The nice thing about R is that you can often dig into the functions and see for yourself what is going on. If you type `cosine`

(without any parentheses, arguments, etc.) then R prints out the body of the function. Poking through it (which takes some practice), you can see that there is a bunch of machinery for computing the pairwise similarities of the columns of the matrix (i.e., the bit wrapped in the `if (is.matrix(x) && is.null(y))`

condition, but the key line of the function is

```
crossprod(x, y)/sqrt(crossprod(x) * crossprod(y))
```

Let's pull this out and apply it to your example:

```
> crossprod(a,b)/sqrt(crossprod(a)*crossprod(b))
[,1]
[1,] -0.05397935
> crossprod(a)
[,1]
[1,] 1
> crossprod(b)
[,1]
[1,] 1
```

So, you're using vectors that are already normalized, so you just have `crossprod`

to look at. In your case this is equivalent to

```
> sum(a*b)
[1] -0.05397935
```

(for real matrix operations, `crossprod`

is much more efficient than constructing the equivalent operation by hand).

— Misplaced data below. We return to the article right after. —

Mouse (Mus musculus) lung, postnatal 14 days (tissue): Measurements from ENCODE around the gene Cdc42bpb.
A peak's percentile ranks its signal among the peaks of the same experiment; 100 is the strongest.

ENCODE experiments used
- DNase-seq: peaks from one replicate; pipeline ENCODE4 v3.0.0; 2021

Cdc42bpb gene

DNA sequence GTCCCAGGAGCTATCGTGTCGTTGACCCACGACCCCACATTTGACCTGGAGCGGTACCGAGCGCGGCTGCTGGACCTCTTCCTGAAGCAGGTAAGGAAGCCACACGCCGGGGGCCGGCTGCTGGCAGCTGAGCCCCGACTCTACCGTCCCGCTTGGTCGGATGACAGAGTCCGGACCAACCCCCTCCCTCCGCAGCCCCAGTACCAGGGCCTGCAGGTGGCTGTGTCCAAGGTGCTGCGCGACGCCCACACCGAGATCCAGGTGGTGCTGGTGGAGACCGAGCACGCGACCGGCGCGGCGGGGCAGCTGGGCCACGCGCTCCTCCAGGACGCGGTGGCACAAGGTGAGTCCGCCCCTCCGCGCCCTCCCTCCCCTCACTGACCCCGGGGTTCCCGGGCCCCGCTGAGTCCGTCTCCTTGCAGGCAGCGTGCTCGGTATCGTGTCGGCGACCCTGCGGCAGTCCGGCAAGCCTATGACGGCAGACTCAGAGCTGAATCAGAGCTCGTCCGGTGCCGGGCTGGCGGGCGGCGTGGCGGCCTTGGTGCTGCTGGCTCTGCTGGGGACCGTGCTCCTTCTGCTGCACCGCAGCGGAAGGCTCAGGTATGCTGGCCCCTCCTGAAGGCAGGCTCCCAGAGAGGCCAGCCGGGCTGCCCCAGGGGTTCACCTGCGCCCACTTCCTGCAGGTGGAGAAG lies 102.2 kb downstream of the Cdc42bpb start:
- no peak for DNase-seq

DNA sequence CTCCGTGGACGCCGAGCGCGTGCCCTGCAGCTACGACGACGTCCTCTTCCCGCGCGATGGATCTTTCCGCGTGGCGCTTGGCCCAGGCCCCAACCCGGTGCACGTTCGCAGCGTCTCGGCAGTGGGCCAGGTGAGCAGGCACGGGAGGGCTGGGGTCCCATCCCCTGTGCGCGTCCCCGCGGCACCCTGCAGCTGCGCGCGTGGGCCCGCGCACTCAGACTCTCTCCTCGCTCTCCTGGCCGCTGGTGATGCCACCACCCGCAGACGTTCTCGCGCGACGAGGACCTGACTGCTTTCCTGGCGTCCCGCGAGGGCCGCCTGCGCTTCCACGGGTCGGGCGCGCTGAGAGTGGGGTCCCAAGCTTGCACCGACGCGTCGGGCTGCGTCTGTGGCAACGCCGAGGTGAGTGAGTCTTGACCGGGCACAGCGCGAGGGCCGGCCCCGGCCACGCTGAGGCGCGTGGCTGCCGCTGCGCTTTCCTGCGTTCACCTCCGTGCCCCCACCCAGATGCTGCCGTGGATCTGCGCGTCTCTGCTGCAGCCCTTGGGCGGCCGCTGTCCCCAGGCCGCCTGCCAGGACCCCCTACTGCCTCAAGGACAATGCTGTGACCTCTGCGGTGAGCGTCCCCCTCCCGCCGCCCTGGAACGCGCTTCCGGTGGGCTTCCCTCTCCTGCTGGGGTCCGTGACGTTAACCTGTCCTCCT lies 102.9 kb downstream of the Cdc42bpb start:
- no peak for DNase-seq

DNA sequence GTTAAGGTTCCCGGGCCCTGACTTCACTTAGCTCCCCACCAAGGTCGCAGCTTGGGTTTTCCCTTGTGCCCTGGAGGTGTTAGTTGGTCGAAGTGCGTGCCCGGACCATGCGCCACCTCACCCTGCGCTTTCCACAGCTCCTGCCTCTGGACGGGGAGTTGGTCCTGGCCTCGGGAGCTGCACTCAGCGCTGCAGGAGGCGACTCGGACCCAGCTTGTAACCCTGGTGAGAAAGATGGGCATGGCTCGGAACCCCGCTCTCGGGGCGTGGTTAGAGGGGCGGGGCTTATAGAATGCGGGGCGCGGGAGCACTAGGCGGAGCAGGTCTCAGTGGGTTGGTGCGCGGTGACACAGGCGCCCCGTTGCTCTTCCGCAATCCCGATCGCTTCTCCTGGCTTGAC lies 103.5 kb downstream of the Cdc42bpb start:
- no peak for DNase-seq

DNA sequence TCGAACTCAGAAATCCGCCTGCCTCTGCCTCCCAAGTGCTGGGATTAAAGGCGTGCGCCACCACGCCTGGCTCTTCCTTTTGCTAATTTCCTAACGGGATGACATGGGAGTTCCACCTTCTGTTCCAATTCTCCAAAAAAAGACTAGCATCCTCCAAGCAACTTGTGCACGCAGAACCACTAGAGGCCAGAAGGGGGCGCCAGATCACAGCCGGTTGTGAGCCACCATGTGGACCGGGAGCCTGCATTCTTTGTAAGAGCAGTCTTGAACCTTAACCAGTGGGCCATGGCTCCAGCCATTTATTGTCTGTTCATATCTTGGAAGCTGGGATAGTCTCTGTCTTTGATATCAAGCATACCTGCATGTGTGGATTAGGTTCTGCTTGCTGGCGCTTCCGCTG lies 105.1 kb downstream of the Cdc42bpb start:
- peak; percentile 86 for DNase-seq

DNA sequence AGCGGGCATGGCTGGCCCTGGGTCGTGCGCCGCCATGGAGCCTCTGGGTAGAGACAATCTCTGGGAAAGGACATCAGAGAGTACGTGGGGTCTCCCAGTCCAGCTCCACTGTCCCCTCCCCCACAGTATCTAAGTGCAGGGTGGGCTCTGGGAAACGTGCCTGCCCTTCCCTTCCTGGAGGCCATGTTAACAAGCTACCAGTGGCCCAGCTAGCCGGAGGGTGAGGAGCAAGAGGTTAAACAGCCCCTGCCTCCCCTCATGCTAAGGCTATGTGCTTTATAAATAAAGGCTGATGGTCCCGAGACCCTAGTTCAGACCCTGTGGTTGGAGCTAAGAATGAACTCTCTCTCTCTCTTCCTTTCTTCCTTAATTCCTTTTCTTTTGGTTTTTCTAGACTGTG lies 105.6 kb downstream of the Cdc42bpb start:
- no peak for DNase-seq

As @Jack Maney's answer says, the dot product of two vectors (which is length(a)*length(b)*cos(a,b)) can be negative ...

For what it's worth, I suspect that the `cosine`

function in `lsa`

might be more easily/efficiently implemented for matrix arguments as `as.dist(crossprod(x))`

...

**edit**: in comments on a now-deleted answer below, I suggested that the *square* of the cosine-distance measure might be appropriate if one wants a similarity measure on [0,1] -- this would be analogous to using the coefficient of determination (r^2) rather than the correlation coefficient (r) -- but that it might also be worth going back and thinking more carefully about the purpose/meaning of the similarity measures to be used ...